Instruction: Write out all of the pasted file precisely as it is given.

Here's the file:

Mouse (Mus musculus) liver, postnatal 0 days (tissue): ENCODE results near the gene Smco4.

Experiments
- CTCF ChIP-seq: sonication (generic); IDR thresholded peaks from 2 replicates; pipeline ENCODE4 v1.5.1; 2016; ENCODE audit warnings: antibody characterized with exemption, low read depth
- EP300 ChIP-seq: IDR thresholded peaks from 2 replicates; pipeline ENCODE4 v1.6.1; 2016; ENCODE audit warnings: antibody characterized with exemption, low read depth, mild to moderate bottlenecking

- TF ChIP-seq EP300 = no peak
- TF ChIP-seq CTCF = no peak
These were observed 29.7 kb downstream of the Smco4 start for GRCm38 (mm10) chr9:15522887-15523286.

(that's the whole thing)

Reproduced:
Mouse (Mus musculus) liver, postnatal 0 days (tissue): ENCODE results near the gene Smco4.

Experiments
- CTCF ChIP-seq: sonication (generic); IDR thresholded peaks from 2 replicates; pipeline ENCODE4 v1.5.1; 2016; ENCODE audit warnings: antibody characterized with exemption, low read depth
- EP300 ChIP-seq: IDR thresholded peaks from 2 replicates; pipeline ENCODE4 v1.6.1; 2016; ENCODE audit warnings: antibody characterized with exemption, low read depth, mild to moderate bottlenecking

- TF ChIP-seq EP300 = no peak
- TF ChIP-seq CTCF = no peak
These were observed 29.7 kb downstream of the Smco4 start for GRCm38 (mm10) chr9:15522887-15523286.